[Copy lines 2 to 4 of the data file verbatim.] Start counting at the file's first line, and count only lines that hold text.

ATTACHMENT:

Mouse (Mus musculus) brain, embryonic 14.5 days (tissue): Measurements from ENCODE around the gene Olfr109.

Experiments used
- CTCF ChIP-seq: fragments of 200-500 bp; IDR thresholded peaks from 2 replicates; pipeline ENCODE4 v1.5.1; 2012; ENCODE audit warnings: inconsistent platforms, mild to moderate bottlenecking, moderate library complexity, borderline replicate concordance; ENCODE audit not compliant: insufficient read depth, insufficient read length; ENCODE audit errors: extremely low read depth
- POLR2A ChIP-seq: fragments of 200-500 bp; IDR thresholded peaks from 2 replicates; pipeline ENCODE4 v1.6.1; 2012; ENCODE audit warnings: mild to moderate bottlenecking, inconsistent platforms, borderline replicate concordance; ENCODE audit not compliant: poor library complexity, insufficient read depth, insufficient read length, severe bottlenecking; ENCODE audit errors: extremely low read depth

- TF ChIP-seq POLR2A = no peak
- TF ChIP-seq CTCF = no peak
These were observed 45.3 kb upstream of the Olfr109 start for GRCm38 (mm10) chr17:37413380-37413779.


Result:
Experiments used
- CTCF ChIP-seq: fragments of 200-500 bp; IDR thresholded peaks from 2 replicates; pipeline ENCODE4 v1.5.1; 2012; ENCODE audit warnings: inconsistent platforms, mild to moderate bottlenecking, moderate library complexity, borderline replicate concordance; ENCODE audit not compliant: insufficient read depth, insufficient read length; ENCODE audit errors: extremely low read depth
- POLR2A ChIP-seq: fragments of 200-500 bp; IDR thresholded peaks from 2 replicates; pipeline ENCODE4 v1.6.1; 2012; ENCODE audit warnings: mild to moderate bottlenecking, inconsistent platforms, borderline replicate concordance; ENCODE audit not compliant: poor library complexity, insufficient read depth, insufficient read length, severe bottlenecking; ENCODE audit errors: extremely low read depth